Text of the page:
Most wealthy people who can afford a Tesla (just pay cash, not a big deal) got that way by not wasting money. The Model S seems to be setting down to having good reliability, finally. Seems like a reasonable car to keep for 20 years, with only the battery replacements as a significant expense.
Are you unfamiliar with the phrase "hand waving", or just being deliberately obtuse?
Science is about numerically accurate, falsifiable predictions. We need some of those in the Climate Change debate, but the science isn't there yet. Non-scientists like yourself, however, are happy to substitute hand waving (like a magician, hoping to distract the audience from the lack of substance).
It will be tough to make a switch now but doing so will make it better and in the long run less painful.
How much of a switch? What's the benefit of the switch? What's the cost of the switch? No matter how frantically you wave your hands, you're not providing numbers.
Sounds more like an example of http://example.com?query=chess... not returning a 404 error, and some clown firing off a takedown notice and collecting a bounty from the music publisher.
What I see in your post is "I don't care how many people are hurt, do what I say!" That's how you got Trump, just so you know. You can't dodge the question of minimizing harm to people, especially not by handwaving. Science or STFU.
Yeah, um...except for a 3 letter agency with a 10 or 11 figure budget or a Google no one has the money to devote this much CPU time to one attack. SHA-1 is still fine unless your worried about 3 letter agencies in which case you probably have bigger problems than just encryption -- problems like drones with missiles attached.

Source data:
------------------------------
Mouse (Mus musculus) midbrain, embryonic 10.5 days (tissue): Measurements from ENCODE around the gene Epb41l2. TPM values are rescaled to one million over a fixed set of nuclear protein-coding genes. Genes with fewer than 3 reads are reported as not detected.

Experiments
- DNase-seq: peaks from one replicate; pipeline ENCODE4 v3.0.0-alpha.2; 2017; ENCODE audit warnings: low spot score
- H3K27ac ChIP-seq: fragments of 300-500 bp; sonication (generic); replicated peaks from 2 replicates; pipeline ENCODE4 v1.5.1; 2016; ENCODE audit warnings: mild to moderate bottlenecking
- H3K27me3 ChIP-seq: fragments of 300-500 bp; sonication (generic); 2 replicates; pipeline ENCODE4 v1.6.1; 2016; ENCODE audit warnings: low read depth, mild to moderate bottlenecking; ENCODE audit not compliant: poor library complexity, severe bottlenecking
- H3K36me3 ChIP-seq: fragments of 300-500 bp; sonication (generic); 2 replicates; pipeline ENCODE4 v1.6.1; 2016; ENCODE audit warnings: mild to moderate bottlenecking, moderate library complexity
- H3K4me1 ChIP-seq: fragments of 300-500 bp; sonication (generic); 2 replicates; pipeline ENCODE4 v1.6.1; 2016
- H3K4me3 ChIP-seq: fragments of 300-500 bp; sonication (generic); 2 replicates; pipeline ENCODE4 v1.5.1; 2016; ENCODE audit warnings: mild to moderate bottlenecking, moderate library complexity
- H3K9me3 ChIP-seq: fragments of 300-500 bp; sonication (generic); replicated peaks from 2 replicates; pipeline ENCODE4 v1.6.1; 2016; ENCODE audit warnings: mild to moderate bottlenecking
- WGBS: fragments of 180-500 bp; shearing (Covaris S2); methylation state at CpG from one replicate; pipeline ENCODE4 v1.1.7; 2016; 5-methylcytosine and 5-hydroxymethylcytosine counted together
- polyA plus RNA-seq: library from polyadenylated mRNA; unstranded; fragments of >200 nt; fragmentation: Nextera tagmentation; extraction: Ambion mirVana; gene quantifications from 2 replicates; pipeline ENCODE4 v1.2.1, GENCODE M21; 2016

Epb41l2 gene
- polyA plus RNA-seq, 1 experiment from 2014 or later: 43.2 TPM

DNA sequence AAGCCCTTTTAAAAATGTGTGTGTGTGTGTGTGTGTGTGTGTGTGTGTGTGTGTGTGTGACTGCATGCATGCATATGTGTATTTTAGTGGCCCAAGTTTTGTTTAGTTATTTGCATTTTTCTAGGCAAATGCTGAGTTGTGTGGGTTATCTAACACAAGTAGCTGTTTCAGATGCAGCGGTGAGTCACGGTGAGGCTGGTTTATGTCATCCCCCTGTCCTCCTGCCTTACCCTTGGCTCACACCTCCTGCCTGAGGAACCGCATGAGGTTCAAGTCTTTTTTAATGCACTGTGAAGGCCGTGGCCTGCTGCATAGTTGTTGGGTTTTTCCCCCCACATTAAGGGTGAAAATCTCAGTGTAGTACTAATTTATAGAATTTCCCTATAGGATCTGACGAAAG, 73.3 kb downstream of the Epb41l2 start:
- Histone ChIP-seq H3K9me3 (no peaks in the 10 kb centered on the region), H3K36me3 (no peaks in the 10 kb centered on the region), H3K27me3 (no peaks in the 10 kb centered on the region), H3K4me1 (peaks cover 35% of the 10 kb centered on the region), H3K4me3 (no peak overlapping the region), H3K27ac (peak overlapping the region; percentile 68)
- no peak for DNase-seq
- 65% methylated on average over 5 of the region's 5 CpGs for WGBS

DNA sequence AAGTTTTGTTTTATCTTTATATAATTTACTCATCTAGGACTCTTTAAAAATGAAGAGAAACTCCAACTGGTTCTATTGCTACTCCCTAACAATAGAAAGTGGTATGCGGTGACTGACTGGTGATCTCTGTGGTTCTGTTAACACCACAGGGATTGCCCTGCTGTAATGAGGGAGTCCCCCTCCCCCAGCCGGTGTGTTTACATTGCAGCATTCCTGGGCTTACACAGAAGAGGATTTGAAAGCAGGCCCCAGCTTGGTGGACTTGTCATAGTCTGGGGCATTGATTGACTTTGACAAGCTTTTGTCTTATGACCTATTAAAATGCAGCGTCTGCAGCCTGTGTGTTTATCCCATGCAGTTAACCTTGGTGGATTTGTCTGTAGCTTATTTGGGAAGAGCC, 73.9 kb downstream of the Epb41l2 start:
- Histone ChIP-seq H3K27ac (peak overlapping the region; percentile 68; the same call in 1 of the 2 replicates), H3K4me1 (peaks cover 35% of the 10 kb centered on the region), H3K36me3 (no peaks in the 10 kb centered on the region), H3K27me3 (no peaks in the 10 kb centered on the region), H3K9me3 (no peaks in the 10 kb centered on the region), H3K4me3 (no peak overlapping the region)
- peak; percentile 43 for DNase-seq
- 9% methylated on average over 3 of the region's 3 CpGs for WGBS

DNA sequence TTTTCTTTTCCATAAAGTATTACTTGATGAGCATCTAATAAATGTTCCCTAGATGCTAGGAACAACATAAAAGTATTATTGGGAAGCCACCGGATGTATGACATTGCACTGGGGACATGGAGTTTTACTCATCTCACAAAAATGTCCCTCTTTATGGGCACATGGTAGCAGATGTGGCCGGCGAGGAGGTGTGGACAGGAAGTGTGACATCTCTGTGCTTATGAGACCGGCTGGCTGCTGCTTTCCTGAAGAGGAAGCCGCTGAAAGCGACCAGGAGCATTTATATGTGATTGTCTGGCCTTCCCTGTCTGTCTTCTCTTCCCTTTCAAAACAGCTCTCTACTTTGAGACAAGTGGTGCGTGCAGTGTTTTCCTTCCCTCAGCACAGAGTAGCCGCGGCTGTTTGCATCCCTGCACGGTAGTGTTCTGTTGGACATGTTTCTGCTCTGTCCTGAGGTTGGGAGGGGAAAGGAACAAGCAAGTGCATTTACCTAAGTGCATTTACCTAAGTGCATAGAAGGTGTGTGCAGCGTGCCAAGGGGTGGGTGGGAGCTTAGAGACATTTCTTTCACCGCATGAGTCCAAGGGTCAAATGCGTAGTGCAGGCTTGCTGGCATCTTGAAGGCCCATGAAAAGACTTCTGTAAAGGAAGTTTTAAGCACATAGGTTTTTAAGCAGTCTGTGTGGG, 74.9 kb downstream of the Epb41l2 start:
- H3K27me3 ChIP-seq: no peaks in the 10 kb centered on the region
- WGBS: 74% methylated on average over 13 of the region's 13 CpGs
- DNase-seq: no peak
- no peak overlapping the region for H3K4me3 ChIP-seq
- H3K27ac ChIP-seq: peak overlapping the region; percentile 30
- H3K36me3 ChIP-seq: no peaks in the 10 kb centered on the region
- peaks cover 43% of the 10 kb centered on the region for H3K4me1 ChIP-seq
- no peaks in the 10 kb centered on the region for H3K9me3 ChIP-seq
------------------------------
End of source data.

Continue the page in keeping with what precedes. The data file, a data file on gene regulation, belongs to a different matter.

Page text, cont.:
I can easily throw 1 million cores at a problem. That's 2.5 days to get an answer. My company would be pissed at me for wasting the resources, and would fire me, but I could do it. There are lots of people like me in the world.
Fun fact: a core-year on EC2 Spot generally costs less than $100. No clue how many cores you could get in parallel, but lots of organizations could throw $500k in IT spending at a problem, they just need to achieve something worth more than that by doing so.
I bet doing the same with an ASIC solution would be surprisingly cost effective if you had a lot of digital signatures to forge.
Those people aren't the Slashdot crowd, though. There's way to much "shouting general talking points" on Slashdot these days, when we'd all be better served by reasonable debate.
It is perfectly normal for science to yield contradictory results. That's why when you see a study reported saying taking Garcina Cambogia yields astonishing weight loss results you don't immediately run out to the health food store to buy miracle pills. It's absolutely routine for results like this not to stand up. The problem is that journalists are too ignorant of how science works to understand this.
The problem may be the while Garcina Cambogia causes 30% more weight to be lost, 30% more of zero is still zero.
Each new user of a new system uncovers a new class of bugs. -- Kernighan